He was awarded the Purple Heart Medal.  He is also entitled to the ribbon of the Navy Commendation awarded the officers and men of the USS MARBLEHEAD for action in the Java Sea on February 4, 1942.  Following brief duty in the USS RAMAPO, he was ordered on October 3, 1942, to duty as Officer in Charge, Radio Intelligence Unit, Intelligence Center, Pacific Ocean Areas and for services in that assignment from October 1942 to January 1945 was awarded the Legion of Merit. 

He assumed command of the USS ALABAMA on January 18, 1945 while the ship was being overhauled at Puget Sound Navy Yard.  Upon completion of that task and training exercises she headed for the Far East where she joined the fleet at Ulithi in May 1945. 

The ALABAMA supported the operations at Okinawa and Kyushu and her gunners assisted in shooting down several Kamikaze planes.  In one instance, a plane crashed only several hundred feet away.  The ALABAMA, under his command, participated in the strikes against Japanese industrial installations, and other facilities from Honshu to Kokkaido.  On one occasion her principle target was an engineering works about fifty miles north of Tokyo and after the surprise attack and shelling of more than on thousand five hundred tons of explosives the ALABAMA later learned she had done a very handsome job of demolishing the targets assigned her.

He was awarded a Gold Star in lieu of a second Legion of Merit, with Combat Distinguished Device "V" for Meritorious service as Commanding Officer of the USS ALABAMA from April 28, 1945 to August 3, 1945. "....The performance of his ship was exemplary during the 17 - 18 July 1945, in the bombardment of Hitachi, Honshu, Japan, during which the damages inflicted by his ship on the assigned target was the subject of special commendation by the Task Unit Commander..."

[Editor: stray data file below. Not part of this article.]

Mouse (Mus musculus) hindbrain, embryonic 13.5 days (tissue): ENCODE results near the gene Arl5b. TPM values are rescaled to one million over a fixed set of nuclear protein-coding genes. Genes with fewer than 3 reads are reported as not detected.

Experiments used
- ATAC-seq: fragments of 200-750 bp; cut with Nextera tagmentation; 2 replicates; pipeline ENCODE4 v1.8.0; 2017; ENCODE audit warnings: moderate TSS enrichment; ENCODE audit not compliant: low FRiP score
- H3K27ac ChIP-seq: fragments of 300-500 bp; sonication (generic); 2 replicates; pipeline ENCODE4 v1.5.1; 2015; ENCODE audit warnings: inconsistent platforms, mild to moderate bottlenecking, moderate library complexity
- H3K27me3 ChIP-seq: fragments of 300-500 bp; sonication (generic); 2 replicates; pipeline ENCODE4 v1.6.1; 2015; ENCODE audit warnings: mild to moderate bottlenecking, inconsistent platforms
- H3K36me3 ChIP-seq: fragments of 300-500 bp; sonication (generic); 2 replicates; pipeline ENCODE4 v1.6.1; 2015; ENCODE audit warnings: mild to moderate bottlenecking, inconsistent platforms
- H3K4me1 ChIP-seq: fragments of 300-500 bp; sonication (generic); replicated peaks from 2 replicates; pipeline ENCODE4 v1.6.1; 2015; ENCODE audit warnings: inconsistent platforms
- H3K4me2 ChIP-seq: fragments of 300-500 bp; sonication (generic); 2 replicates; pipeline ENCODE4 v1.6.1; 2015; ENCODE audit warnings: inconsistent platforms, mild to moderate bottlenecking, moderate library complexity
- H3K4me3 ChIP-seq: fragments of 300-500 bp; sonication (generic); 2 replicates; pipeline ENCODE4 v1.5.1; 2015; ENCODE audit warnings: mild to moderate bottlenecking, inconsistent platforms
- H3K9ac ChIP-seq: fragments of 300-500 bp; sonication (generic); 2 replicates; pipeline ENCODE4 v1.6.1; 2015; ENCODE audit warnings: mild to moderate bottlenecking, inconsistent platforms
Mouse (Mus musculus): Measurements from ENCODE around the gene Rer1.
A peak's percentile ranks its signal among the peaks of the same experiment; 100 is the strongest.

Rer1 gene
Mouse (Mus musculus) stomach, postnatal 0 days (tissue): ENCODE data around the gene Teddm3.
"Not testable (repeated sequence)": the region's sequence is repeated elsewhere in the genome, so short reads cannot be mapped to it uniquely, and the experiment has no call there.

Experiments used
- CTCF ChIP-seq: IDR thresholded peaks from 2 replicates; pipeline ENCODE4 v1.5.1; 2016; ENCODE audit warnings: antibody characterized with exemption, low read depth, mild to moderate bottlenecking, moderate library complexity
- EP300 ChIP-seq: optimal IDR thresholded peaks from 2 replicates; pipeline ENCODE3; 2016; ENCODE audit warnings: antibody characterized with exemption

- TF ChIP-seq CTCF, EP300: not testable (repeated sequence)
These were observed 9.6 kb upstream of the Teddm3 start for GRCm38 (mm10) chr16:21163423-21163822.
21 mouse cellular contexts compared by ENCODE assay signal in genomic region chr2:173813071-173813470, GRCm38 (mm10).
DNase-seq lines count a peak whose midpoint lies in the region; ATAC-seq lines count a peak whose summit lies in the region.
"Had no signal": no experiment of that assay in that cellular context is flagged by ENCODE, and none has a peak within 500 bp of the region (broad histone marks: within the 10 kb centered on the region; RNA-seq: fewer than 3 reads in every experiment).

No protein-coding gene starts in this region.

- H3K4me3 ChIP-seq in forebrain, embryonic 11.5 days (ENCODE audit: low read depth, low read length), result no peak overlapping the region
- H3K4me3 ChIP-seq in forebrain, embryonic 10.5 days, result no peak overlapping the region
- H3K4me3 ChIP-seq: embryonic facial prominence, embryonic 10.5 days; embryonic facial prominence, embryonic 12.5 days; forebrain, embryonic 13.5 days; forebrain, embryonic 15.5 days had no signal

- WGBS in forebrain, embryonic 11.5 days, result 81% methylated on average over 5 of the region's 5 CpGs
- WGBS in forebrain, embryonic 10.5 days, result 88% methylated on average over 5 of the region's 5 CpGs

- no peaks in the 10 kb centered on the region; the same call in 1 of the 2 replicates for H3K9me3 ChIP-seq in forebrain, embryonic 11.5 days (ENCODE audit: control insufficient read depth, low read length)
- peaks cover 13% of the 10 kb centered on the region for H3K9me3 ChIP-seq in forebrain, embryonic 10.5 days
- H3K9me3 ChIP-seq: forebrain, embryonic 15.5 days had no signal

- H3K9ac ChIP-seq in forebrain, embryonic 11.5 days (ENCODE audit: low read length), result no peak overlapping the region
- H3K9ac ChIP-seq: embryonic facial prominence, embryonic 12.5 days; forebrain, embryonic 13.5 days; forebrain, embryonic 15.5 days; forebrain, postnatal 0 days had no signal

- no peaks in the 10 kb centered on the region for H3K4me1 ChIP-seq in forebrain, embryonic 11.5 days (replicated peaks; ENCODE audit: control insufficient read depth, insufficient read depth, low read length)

After returning to the United States he reported for duty in January 1946 in the Office of the Chief of Naval Operations, Navy Department, Washington, D.C., serving in that assignment until May 1947, when he assumed duty as Commanding Officer, Naval Administrative Command, Central Intelligence Group, Washington, D.C.  From July 1947 to May 1949, when he was relieved of all active duty pending retirement, he served as Chief of Staff and Aide to the commandant, Fifteenth Naval District, Balboa, Canal Zone.  On June 30, 1949, he was transferred to the Retired List of the U.S. Navy.

In addition to the Legion of Merit and Gold Star, the Purple Heart Medal and the Navy Unit Commendation Ribbon (USS MARBLEHEAD) Rear Admiral Goggins has the World War I Victory Medal, Atlantic Fleet Clasp; the American Defense Service Medal, Fleet Clasp; the Asiatic-Pacific Campaign Medal; the American Campaign Medal; the World War II Victory Medal; the Philippine Defense Ribbon with one bronze star; the Philippine Liberation Ribbon, and the Navy Occupation Service Medal, Asia Clasp.

After retirement for the Navy, Admiral Goggins later did research at Johns Hopkins University and was a staff consultant to the Army Research Association.  He also had operated his own firm, the General Kinetics Institute, a computer and communications company.

His wife of 59 years, the former Etta Elgin, died in 1981.  His survivors include a son, retired Air Force Lt. Col. William B. Goggins, Jr. of Bedford, Mass.; a daughter, Jane G. Ryan of Alexandria, VA; a sister, Beatrice Taber of Tumwater, Wash., and six grandchildren.

Rear Adm. Goggins died of cardiac arrest December 27, 1985.  He lived in Arlington, Va.